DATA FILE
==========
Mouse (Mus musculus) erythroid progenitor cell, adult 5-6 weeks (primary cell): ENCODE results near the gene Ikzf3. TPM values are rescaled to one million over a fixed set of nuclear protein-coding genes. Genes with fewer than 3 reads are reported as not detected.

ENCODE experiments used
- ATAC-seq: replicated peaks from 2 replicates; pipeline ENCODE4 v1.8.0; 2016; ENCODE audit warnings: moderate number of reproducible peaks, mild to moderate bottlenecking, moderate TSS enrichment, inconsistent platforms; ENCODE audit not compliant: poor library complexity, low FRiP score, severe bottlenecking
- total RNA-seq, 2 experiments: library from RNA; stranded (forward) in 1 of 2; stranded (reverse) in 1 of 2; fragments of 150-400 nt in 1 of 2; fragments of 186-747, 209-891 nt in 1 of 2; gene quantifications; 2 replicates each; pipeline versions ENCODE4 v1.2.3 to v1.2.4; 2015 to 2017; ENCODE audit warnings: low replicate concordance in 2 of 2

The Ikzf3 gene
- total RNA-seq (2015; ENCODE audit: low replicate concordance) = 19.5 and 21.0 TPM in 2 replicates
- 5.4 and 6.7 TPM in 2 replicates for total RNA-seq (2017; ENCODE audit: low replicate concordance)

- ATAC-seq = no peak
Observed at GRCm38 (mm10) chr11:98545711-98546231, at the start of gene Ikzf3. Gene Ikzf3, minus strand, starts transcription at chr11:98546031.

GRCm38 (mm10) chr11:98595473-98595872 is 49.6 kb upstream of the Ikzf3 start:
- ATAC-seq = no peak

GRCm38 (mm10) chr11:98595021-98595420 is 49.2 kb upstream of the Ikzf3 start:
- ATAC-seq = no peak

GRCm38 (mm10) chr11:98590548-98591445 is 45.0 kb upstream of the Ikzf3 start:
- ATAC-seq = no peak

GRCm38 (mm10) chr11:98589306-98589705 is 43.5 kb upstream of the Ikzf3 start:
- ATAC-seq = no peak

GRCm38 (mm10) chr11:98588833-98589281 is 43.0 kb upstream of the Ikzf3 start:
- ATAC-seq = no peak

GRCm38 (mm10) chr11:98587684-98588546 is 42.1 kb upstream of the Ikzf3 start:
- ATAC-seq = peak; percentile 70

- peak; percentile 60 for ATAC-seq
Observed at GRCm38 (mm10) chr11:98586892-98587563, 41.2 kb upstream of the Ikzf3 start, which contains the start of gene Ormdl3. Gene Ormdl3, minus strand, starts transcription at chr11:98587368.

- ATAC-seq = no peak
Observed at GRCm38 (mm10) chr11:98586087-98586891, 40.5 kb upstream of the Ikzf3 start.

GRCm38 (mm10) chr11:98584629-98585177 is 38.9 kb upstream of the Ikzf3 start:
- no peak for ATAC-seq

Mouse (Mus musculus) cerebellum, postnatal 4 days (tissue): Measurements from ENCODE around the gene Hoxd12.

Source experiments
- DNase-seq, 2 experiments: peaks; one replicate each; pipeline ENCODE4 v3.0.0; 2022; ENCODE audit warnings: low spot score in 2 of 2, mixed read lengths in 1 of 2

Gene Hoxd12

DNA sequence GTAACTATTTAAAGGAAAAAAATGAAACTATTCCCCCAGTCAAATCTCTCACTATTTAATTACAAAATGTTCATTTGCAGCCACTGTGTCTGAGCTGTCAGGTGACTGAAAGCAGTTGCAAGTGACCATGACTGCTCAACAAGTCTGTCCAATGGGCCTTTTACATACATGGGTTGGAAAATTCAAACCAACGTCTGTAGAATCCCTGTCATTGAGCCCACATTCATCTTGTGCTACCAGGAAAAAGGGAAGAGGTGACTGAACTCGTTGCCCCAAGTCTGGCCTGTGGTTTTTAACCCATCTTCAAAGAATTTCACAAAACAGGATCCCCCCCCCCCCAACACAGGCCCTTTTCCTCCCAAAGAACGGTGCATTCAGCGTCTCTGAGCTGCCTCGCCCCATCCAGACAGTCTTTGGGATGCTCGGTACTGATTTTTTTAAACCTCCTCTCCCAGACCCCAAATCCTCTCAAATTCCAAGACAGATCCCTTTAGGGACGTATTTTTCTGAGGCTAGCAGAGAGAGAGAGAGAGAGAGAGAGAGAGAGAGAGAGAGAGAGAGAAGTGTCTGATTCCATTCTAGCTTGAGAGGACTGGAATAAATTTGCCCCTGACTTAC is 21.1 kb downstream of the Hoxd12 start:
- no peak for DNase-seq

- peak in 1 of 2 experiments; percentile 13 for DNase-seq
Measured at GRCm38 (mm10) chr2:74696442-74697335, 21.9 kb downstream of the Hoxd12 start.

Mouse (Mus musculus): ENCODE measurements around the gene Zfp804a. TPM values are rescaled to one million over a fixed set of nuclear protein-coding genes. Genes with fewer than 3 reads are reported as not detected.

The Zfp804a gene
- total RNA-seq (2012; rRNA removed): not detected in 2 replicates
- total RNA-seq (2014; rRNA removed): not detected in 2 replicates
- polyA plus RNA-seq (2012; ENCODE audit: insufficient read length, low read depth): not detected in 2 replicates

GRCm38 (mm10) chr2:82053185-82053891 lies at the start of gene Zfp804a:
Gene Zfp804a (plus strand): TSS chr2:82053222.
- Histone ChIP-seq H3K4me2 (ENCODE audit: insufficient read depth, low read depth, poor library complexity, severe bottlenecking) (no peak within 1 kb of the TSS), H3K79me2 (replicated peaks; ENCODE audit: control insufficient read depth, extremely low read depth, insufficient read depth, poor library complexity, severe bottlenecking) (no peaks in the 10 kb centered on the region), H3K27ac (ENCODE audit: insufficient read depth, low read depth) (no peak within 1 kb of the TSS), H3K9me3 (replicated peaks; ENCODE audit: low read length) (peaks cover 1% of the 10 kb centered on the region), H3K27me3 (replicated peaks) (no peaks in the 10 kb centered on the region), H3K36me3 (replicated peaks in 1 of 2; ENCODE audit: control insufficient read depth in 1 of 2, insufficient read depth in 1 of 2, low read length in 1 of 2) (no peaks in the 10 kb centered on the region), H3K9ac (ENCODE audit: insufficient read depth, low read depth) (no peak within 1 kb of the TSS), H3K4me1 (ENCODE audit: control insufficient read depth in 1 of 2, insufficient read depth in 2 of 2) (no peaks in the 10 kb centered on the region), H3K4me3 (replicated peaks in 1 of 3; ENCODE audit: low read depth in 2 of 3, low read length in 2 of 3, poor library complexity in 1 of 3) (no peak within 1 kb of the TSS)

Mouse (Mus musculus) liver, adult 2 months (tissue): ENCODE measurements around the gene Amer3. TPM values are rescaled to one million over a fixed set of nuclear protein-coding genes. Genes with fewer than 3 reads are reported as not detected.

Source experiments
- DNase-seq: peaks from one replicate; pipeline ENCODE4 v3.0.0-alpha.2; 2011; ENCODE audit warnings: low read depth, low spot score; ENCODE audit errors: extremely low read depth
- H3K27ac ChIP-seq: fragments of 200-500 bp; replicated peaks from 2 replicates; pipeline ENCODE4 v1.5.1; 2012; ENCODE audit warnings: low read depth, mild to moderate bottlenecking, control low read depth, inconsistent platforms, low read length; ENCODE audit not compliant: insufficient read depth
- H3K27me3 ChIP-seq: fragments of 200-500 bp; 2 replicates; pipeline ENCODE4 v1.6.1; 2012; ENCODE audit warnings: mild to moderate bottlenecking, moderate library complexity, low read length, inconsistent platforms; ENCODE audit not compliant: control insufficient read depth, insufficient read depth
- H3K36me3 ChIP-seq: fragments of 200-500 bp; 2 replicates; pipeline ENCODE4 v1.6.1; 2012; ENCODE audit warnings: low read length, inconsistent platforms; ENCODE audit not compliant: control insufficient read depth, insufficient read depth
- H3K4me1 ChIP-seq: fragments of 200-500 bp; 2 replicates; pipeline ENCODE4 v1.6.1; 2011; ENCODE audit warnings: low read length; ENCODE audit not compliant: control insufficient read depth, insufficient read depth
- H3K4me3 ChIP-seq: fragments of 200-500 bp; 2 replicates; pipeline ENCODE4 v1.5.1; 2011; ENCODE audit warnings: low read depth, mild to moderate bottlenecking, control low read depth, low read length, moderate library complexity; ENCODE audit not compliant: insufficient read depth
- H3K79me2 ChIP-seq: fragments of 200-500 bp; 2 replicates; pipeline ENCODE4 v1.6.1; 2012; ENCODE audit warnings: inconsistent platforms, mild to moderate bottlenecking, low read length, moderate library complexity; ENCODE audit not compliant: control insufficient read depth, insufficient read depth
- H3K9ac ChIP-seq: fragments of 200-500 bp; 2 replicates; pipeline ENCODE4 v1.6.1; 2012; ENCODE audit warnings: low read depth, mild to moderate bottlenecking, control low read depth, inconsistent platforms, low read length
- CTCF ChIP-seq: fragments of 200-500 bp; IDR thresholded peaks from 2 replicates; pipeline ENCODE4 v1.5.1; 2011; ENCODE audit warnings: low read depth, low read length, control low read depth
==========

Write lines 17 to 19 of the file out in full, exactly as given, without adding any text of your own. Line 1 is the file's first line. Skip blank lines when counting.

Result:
- ATAC-seq = no peak

GRCm38 (mm10) chr11:98588833-98589281 is 43.0 kb upstream of the Ikzf3 start:
- ATAC-seq = no peak